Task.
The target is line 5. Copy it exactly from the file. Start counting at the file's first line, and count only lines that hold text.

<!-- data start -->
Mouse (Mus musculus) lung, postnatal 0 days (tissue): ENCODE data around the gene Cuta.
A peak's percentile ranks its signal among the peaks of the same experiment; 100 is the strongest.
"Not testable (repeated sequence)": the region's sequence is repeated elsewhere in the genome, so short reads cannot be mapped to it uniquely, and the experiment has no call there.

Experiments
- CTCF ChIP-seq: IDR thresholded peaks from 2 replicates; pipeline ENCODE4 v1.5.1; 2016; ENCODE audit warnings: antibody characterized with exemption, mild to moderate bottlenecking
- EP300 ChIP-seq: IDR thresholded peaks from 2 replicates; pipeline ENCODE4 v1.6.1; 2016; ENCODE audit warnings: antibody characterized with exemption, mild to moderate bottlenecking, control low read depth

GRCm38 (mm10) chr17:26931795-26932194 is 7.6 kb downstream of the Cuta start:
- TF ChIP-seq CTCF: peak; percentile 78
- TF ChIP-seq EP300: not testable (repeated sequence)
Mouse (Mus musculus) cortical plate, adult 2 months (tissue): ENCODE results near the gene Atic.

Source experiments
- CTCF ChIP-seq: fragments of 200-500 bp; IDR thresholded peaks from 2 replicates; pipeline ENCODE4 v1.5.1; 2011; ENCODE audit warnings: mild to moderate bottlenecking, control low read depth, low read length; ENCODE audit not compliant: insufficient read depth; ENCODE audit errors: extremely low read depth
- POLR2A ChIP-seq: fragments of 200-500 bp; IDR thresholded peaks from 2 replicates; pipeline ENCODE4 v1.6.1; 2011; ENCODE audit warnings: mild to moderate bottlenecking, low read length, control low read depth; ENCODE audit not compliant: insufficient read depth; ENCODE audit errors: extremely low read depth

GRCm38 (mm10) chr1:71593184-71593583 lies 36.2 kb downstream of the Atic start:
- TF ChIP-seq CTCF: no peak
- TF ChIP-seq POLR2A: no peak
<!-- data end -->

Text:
- CTCF ChIP-seq: IDR thresholded peaks from 2 replicates; pipeline ENCODE4 v1.5.1; 2016; ENCODE audit warnings: antibody characterized with exemption, mild to moderate bottlenecking